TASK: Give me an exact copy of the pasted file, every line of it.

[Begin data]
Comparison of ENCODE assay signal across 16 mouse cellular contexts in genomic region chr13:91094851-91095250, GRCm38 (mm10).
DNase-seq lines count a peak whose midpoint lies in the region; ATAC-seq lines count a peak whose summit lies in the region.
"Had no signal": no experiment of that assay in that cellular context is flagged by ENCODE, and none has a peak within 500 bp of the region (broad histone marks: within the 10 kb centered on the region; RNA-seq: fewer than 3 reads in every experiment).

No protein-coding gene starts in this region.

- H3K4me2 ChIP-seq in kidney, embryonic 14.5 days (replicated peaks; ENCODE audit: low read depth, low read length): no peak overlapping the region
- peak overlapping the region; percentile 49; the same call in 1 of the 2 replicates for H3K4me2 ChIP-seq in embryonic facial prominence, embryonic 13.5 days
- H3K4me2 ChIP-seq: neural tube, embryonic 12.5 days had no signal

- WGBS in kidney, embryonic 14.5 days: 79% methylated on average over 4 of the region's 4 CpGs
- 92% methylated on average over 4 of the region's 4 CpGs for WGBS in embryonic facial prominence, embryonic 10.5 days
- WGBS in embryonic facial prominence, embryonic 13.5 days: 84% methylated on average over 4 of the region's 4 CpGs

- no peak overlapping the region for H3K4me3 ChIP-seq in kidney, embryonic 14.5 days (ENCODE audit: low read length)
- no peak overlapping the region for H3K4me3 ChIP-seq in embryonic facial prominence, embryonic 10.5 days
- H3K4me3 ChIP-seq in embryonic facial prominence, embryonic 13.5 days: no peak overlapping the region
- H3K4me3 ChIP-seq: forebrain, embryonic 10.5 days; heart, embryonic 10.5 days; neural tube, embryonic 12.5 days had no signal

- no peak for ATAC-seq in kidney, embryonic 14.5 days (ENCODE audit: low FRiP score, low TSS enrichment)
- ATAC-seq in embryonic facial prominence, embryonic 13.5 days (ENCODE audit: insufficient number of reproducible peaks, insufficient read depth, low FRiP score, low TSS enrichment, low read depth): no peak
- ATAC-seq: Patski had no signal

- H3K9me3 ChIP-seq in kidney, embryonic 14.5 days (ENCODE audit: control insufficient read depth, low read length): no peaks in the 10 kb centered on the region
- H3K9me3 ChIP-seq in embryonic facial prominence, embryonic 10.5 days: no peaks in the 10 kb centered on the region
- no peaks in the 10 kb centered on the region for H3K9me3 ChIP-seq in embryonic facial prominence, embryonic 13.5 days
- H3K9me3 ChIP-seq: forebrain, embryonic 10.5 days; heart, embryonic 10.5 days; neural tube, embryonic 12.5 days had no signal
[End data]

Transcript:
Comparison of ENCODE assay signal across 16 mouse cellular contexts in genomic region chr13:91094851-91095250, GRCm38 (mm10).
DNase-seq lines count a peak whose midpoint lies in the region; ATAC-seq lines count a peak whose summit lies in the region.
"Had no signal": no experiment of that assay in that cellular context is flagged by ENCODE, and none has a peak within 500 bp of the region (broad histone marks: within the 10 kb centered on the region; RNA-seq: fewer than 3 reads in every experiment).

No protein-coding gene starts in this region.

- H3K4me2 ChIP-seq in kidney, embryonic 14.5 days (replicated peaks; ENCODE audit: low read depth, low read length): no peak overlapping the region
- peak overlapping the region; percentile 49; the same call in 1 of the 2 replicates for H3K4me2 ChIP-seq in embryonic facial prominence, embryonic 13.5 days
- H3K4me2 ChIP-seq: neural tube, embryonic 12.5 days had no signal

- WGBS in kidney, embryonic 14.5 days: 79% methylated on average over 4 of the region's 4 CpGs
- 92% methylated on average over 4 of the region's 4 CpGs for WGBS in embryonic facial prominence, embryonic 10.5 days
- WGBS in embryonic facial prominence, embryonic 13.5 days: 84% methylated on average over 4 of the region's 4 CpGs

- no peak overlapping the region for H3K4me3 ChIP-seq in kidney, embryonic 14.5 days (ENCODE audit: low read length)
- no peak overlapping the region for H3K4me3 ChIP-seq in embryonic facial prominence, embryonic 10.5 days
- H3K4me3 ChIP-seq in embryonic facial prominence, embryonic 13.5 days: no peak overlapping the region
- H3K4me3 ChIP-seq: forebrain, embryonic 10.5 days; heart, embryonic 10.5 days; neural tube, embryonic 12.5 days had no signal

- no peak for ATAC-seq in kidney, embryonic 14.5 days (ENCODE audit: low FRiP score, low TSS enrichment)
- ATAC-seq in embryonic facial prominence, embryonic 13.5 days (ENCODE audit: insufficient number of reproducible peaks, insufficient read depth, low FRiP score, low TSS enrichment, low read depth): no peak
- ATAC-seq: Patski had no signal

- H3K9me3 ChIP-seq in kidney, embryonic 14.5 days (ENCODE audit: control insufficient read depth, low read length): no peaks in the 10 kb centered on the region
- H3K9me3 ChIP-seq in embryonic facial prominence, embryonic 10.5 days: no peaks in the 10 kb centered on the region
- no peaks in the 10 kb centered on the region for H3K9me3 ChIP-seq in embryonic facial prominence, embryonic 13.5 days
- H3K9me3 ChIP-seq: forebrain, embryonic 10.5 days; heart, embryonic 10.5 days; neural tube, embryonic 12.5 days had no signal